This article is kinda correct. InBev/AB is trying to read the tea leafs 10 years into the future. In 15 years bud will be where pabts blue ribbon is( that cool beer your grandfather drank), and bud light will be where bud is right now ( declining in sales). They have to find ways to sell high end beer to custermers. Goose classic line ( honkers, 312, ipa, seasonal) is brewed in AB breweries ( Sam Adams was brewed by strohs brewer for all of the 90s). They do not touch any of the vintage or bourbon. This may be what several of the bigger and better craft brewers may have to do in the future to get nation wide coverage and still be able to make the special series brews. I read a article from the founder of Bells brewery( wish we had it in ct I have read a ton about it) he said it is something he may have to do at some point. It is not just InBev/AB it is also Miller/Coors, South Afican brewery, Guinness/Deargeo, and Heineken all of these brewers know what is coming 10-15years down the road. The brewer in this story that thinks his beer will not get on trucks is WRONG on a distributor level the sales guys just want to make money if the beer is in the bottle and the brewer works with the distributor( ride with the sales guys, dollar incentive) they WILL get the on the truck.
I've seen plenty of commercials for that apple ale shit!
That is a Miller product.
Stroh did do some of the contract brewing for BBC's Samuel Adams line in the 1990's, along with Pittsburgh, Matt, Heileman (Blitz-Weinhard), Genesee, Hudepohl-Schoenling, etc. But that was because until they bought the Hudepohl-Schoenling brewery in Cincinnati in 1997, BBC had no production brewery and was almost exclusively a contract brewery company. Quite a bit different than some of the GI standard line-up brands being brewed in parent company AB's breweries.
Goose Island, that once small but respected Chicago brewery: G.I. Signature 312 (for the area code) Imperial Pale Ale, brewed in Baldwinsville, N.Y, area code 315. IPA? Portsmouth, N.H. Harvest Ale? upstate New York; Belgian-style if from Chicago. (read Devin Leonard, Businessweek...eyeopener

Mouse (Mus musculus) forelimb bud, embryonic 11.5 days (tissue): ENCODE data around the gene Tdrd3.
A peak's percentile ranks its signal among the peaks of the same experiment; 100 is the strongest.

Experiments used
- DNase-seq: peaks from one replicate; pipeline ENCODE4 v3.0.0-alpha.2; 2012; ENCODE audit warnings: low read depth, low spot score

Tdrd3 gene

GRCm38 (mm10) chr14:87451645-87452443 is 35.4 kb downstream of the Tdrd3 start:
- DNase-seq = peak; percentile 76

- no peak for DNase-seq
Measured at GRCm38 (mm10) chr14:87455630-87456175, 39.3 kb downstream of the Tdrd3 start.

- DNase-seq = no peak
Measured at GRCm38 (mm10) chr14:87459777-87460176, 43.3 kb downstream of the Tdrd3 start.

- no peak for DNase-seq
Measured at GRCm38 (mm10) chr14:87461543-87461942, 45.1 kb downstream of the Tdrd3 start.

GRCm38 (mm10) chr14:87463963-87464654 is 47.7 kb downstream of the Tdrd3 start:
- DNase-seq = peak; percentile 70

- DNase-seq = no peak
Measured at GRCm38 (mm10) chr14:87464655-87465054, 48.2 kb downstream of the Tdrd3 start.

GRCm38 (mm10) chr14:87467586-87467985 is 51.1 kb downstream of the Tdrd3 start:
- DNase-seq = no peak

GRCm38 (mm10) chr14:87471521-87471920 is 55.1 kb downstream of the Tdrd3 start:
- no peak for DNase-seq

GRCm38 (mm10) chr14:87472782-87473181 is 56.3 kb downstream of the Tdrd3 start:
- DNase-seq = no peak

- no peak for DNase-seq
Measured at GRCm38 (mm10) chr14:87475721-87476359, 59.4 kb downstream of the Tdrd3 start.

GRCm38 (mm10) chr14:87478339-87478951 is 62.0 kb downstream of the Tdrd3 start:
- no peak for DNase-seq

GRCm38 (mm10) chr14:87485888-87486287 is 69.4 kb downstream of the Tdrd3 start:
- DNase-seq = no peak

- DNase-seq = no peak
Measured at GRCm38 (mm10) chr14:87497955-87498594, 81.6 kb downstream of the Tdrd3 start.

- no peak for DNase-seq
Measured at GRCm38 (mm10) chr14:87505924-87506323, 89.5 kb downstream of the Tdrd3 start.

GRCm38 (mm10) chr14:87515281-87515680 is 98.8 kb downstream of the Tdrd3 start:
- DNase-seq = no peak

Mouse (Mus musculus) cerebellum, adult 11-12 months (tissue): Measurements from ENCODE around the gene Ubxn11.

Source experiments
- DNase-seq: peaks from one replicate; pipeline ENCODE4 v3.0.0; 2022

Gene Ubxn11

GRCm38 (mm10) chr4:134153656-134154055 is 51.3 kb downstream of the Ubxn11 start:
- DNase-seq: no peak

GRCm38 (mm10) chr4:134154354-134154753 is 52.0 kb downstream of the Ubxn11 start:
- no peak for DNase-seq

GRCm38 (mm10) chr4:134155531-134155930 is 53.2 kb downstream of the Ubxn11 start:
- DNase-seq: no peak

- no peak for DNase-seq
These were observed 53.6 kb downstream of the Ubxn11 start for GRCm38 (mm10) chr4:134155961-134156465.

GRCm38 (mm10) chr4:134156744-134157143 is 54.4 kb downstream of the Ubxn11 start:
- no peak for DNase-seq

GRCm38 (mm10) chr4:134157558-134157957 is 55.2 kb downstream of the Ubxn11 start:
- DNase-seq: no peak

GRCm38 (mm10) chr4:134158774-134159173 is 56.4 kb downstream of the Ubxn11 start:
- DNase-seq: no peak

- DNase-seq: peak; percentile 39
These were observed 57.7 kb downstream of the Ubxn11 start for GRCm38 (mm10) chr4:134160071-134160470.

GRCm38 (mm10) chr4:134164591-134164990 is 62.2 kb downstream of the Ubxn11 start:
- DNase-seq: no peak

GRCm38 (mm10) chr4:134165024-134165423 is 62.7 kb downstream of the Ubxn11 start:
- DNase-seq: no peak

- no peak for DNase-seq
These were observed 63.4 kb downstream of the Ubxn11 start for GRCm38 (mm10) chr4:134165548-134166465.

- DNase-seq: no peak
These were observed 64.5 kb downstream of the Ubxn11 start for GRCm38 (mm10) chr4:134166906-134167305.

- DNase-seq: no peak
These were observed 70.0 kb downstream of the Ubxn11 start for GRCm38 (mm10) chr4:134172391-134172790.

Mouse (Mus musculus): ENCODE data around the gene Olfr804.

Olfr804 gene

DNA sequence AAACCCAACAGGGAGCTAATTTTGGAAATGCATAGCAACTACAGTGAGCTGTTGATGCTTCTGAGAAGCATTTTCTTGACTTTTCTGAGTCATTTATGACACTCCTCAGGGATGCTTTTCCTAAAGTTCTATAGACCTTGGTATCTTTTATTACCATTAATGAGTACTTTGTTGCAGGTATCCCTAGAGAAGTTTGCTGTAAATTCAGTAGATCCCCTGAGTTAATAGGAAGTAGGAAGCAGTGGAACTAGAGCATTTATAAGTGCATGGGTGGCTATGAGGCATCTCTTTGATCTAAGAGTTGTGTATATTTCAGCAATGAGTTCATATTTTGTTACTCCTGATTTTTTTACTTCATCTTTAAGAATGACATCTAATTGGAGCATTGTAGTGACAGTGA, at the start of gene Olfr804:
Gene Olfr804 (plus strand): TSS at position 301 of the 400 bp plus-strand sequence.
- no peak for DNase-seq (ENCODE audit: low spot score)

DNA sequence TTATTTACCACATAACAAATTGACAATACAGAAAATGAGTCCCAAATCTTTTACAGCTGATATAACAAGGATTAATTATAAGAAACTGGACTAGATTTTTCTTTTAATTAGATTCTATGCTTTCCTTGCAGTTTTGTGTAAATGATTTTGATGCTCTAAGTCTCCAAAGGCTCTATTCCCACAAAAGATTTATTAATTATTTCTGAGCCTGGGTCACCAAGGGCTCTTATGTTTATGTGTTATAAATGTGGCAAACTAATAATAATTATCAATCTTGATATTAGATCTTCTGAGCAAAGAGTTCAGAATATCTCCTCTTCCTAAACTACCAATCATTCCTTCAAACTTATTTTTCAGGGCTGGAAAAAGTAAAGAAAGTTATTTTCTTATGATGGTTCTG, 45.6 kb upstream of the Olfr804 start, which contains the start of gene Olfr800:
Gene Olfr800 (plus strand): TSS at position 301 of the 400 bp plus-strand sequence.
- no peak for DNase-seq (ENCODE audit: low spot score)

Devin Leonard October 25, 2012
My larger point is that businesses do what is in their best interests. Craft brewers that join organizations to promote craftbrewing, and the large breweries that compete on a scale and with a size and ability to do as ABInBev does. Neither does differently than the other, objectively speaking.
Yeah, in-bev sucks. I don't drink corporate beer. Up the punx and what not! Now pass me that BCBS...
The enemy of my enemy is my friend, until they become the enemy. It's a dog eat dog world, even amongst the craft brewers.
Thank you for this, I haven't laughed this hard in a while.
Looks like AB-InBev has decided to sell the new Modelo brewery just over the Rio Grande from Eagle Pass, TX in hopes to satisfy the US DoJ Anti-Trust Division's objections to the deal.
Something most industry sources said they'd never do, since the new brewery was seen as one of most attractive aspects of the deal. The brewery's current capacity is 8.5 million barrels/year, supposedly with potential expansion capabilities of going up to 25m bbl.- which would make it the largest in the world.
AB InBev to sell Piedras Negras brewery and grant perpetual rightsto Constellation for Corona and the Modelo brands in the U.S. for $2.9 billion
Was just thinking, if the DoJ accepts the deal above, the two major brewing companies (AB and MC) in the US will still be foreign-owned, of course --- and Constellation (the #3 beer marketer currently) will then become the largest US owned "brewing company" but with no US-based breweries (a title previously held by Pabst ).